"What simple and precise word will I invent / To speak to you, My Stone?", asked the Peruvian poet Martin Adam when he spoke of Machu Picchu, a jewel of Inca architecture that is now celebrating, with no crowds or orchestras, another year of being chosen as one of the New Seven Wonders of the Modern World.
It was selected in Lisbon, on July 7, 2007, after a vote via Internet in which one hundred million Internet users participated. An achievement that not only fills Peruvians with pride, but the entire world.
On that historic night, Machu Picchu shared a podium with other ancient relics: the Great Wall of China, the Nabatean city of Petra (Jordan), Christ the Redeemer in Rio de Janeiro (Brazil), the Mayan city of Chichen Itza (Mexico), the Colosseum in Rome (Italy) and the mausoleum of the Taj Mahal (India).
On the day of the ceremony, host Hilary Swank said "We are gathered here tonight to celebrate the ability of human beings to dream and to resist, to build and to preserve”. A motto that could well apply to Peru now, as it begins to rouse itself from a pandemic.
In the midst of the 21st century, when everything, and nothing at the same time, seems resolved, the Historic Sanctuary of Machu Picchu is still standing, guarded by the Apu Huayna Picchu, at some 8,000 feet above sea level, surrounded by forests and vines, and questioning us about the past and the future.
Who moved the rocks to raise the walls? Who assembled their structures with the utmost perfection?
Machu Picchu is the main tourist destination in Peru, with one and a half million visitors every year. After the Spanish Conquest, it was rediscovered by the American explorer Hiram Bingham in 1911. This architectural complex is the most important legacy of the Incas, a civilization that inhabited South American lands between the 15th and 16th centuries. The Incas worshipped Mother Earth (Pachamama), the Sun God (Inti), the Moon (Mama Quilla), and corn (Mama Sara). They lived according to strict moral precepts like Ama Sua (Don't be a thief), Ama Llulla (Don't be a liar) and Ama Quella (Don't be lazy). They achieved a remarkable geographical expansion that extended from near Pasto in Colombia to the Maule River in Chile.
It was a highly organized civilization, whose economy was based on agriculture, with products such as potatoes, corn, quinoa, olluco, peanuts and fruits, superfoods that flood the world today thanks to exports.
There isn't a Peruvian who cannot identify a postcard of Machu Picchu, even if they have never visited it, and who does not understand its historical and cultural greatness, as well as the need to preserve it.
Personalities and myths behind the citadel
Many figures from the world of culture and entertainment have surrendered to the magic of Machu Picchu over the years. These include the American singer Cole Porter (who was there in 1939), Pablo Neruda (1943), Ernesto 'Che' Guevara (1952) and more recently Zac Efron, Ricky Martin, Juanes, Cameron Diaz, Owen Wilson and Jim Carrey.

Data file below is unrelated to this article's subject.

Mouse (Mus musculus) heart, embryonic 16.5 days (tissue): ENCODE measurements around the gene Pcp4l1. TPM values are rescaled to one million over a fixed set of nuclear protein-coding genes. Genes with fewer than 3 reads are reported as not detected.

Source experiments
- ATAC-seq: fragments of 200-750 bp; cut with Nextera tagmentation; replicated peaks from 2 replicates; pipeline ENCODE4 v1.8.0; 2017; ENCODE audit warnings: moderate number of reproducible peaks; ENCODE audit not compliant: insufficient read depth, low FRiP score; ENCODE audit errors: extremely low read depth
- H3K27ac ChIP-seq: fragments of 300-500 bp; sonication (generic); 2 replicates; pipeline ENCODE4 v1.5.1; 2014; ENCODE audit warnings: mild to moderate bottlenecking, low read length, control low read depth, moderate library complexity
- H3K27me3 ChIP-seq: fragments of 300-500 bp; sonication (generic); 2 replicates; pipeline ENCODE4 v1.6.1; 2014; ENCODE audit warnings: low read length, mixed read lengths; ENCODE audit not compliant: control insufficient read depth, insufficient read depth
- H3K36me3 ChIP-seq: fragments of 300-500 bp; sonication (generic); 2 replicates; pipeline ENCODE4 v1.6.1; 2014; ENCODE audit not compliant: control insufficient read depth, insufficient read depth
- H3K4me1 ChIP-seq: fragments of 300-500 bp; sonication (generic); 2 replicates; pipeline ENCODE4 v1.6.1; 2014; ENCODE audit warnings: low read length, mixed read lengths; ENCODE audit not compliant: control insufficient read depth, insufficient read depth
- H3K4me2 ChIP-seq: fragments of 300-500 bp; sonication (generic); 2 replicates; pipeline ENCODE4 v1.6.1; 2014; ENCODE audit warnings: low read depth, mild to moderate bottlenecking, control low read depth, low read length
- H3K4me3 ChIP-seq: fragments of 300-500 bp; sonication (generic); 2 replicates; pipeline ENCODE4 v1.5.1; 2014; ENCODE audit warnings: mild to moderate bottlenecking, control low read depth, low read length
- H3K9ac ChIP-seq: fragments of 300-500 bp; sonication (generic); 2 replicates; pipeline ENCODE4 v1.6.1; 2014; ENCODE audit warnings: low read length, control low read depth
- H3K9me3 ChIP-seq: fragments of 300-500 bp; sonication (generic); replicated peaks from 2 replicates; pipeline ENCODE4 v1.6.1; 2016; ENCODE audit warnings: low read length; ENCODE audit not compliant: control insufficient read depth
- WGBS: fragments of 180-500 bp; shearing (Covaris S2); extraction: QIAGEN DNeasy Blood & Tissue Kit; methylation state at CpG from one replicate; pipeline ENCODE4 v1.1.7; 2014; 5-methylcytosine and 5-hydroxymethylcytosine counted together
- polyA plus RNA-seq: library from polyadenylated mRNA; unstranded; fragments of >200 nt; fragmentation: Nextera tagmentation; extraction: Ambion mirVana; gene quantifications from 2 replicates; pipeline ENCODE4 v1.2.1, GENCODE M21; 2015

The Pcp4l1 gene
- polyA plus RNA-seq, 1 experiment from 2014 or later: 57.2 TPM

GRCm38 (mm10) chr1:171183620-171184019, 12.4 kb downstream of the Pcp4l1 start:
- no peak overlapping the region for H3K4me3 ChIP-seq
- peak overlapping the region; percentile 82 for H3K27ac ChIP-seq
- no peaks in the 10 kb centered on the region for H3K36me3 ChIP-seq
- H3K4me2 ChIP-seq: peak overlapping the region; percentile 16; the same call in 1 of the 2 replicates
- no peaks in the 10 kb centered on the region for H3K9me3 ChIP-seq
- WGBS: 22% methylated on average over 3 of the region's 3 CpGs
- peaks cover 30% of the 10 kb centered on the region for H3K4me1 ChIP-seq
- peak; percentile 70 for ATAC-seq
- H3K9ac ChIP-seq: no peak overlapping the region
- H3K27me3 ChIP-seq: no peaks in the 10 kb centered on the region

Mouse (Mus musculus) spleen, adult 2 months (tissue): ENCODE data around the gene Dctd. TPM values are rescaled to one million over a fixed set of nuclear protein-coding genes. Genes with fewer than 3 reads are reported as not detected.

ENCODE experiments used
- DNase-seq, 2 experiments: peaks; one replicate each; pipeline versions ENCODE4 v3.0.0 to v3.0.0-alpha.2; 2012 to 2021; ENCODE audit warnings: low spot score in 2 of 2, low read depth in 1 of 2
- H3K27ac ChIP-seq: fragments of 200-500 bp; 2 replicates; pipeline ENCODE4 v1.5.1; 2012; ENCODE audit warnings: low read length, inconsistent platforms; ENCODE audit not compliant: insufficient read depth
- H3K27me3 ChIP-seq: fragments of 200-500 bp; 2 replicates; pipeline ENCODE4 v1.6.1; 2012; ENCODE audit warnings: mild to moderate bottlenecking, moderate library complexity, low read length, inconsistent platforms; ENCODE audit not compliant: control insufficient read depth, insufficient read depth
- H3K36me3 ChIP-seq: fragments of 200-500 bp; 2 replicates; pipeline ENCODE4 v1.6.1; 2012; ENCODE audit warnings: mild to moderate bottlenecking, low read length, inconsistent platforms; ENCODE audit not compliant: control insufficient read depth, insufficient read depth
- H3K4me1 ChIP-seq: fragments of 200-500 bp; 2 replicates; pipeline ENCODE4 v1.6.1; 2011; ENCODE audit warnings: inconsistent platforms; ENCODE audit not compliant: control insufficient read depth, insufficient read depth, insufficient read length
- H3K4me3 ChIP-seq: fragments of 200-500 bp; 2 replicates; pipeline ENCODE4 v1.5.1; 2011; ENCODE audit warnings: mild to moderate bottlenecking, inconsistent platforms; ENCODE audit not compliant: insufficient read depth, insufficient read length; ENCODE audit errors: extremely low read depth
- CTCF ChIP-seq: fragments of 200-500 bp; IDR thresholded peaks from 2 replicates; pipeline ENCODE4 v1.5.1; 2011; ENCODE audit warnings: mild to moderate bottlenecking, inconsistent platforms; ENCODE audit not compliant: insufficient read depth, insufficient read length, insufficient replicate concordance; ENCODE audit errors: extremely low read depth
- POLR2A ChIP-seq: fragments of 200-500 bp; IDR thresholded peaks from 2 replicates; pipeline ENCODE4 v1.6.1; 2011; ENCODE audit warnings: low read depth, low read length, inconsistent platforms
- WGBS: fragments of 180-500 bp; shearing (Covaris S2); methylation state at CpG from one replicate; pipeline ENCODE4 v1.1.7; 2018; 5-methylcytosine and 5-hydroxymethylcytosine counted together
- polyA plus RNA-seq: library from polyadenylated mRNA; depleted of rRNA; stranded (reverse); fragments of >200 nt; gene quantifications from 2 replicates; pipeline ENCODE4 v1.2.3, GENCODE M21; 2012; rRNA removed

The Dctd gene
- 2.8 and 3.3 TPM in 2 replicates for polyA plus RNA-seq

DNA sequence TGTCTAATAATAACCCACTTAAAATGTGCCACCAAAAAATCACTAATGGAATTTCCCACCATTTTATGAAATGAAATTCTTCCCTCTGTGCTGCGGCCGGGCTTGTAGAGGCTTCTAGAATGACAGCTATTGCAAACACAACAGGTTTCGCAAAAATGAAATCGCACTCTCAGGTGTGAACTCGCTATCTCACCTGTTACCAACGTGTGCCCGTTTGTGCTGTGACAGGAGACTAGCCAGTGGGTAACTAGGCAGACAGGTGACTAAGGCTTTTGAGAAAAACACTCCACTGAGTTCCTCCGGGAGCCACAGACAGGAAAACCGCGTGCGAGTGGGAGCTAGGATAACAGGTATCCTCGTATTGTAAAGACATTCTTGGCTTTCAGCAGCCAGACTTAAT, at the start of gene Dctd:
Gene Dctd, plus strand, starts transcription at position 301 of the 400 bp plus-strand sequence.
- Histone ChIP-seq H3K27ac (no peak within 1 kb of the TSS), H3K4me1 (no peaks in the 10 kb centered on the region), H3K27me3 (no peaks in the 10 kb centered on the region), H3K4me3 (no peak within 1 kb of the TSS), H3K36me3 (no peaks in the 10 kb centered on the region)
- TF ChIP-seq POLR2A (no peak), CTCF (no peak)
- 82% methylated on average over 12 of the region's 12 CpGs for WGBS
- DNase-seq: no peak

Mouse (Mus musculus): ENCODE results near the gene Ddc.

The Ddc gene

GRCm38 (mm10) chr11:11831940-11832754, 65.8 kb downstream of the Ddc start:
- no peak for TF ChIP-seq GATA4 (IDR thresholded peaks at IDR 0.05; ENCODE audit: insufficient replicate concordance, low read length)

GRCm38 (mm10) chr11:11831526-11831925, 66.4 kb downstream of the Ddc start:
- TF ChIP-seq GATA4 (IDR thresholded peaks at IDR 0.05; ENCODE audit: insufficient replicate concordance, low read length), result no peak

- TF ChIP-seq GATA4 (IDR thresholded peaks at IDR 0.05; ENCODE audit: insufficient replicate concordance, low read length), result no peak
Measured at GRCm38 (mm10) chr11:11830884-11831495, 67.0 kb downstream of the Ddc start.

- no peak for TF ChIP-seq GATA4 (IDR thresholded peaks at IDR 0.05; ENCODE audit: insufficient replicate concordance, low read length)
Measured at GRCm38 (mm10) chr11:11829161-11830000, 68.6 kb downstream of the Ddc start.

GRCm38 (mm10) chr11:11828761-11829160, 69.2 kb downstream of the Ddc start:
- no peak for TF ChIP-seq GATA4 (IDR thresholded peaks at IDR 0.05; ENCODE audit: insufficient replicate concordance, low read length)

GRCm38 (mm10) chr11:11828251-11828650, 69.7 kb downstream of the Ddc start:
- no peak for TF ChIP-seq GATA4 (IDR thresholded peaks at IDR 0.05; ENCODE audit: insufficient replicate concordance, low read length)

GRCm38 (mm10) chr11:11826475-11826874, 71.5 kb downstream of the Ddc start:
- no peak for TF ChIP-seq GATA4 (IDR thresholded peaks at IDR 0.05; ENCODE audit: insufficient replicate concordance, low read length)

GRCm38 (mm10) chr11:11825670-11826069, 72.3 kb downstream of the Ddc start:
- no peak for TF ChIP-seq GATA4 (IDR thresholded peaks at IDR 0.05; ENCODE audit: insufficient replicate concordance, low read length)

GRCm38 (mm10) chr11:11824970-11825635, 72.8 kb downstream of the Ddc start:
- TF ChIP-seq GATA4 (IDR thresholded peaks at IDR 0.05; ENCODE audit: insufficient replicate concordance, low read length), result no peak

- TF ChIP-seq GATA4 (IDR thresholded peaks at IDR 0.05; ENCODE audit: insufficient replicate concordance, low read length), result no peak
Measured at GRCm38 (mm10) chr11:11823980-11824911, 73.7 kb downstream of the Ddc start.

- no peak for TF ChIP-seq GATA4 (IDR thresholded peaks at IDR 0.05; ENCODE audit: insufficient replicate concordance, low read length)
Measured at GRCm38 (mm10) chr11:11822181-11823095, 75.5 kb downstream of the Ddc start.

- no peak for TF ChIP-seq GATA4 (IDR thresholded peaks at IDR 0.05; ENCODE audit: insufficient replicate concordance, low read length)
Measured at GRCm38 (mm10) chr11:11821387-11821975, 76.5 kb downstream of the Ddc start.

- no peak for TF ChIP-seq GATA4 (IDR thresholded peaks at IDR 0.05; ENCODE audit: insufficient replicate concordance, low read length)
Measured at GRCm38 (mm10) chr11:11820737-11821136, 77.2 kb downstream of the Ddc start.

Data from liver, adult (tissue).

There are also many myths surrounding the construction of this Wonder of the Modern World. For example, there are those who claim interplanetary or mythological intervention in the placement of the enormous stones that form the sanctuary. Whereas current research argues that it was rather the union and effort of the ancient Peruvians who were behind such a feat.
"Some 3,000 to 4,000 people were needed, among them prisoners of war, called piñas, and populations separated from their communities and enslaved by the Inca, known as the mitimaes", notes San Marcos historian Juan Carlos Hidalgo.
Where did the stones and water come from to irrigate the complex, other visitors ask. The rocks, says the historian, come from the same Huayna Picchu hill, so there was no need to move them from their original location. What is more, at the top of the same hill, water from the clouds gathers and then flows down in the form of streams or puquiales to irrigate Machu Picchu.
Another detail that is not widely known by visitors is the fact that the citadel is not completely finished. Commissioned by the Inca Pachacútec, the completion of Machu Picchu was probably postponed due to the arrival of the Spanish. Could it have been bigger then? Probably.
Another common belief among tourists is that Machu Picchu was the house where the Inca lived permanently. "It was not like that", adds Hidalgo, "but Machu Picchu basically fulfilled two functions: it was a house of rest for the Inca and at the same time a sanctuary in honor of the Sun God. Hence the choice of the Urubamba Valley: a secluded place where the Inca could be in touch with the Hanan Pacha or World Above".
When it's time to travel again, be sure to visit this Wonder of the Modern World that holds many mysteries still to be discovered!
First you have to go to Cusco. Once travel is allowed, you can take a flight from Lima. The travel time is approximately one hour and fifteen minutes. Or you can travel by bus. The route takes about twenty hours from the capital. Once in Cusco, you have to travel another 1 hour and 45 minutes to Ollantaytambo, and 2 hours more from there by train to Machu Picchu.
It is important to reserve the tickets or the tour in advance. The best season to go to Machu Picchu is between April and October, which is the dry season. It is recommended that you take warm clothes and pills to prevent altitude sickness.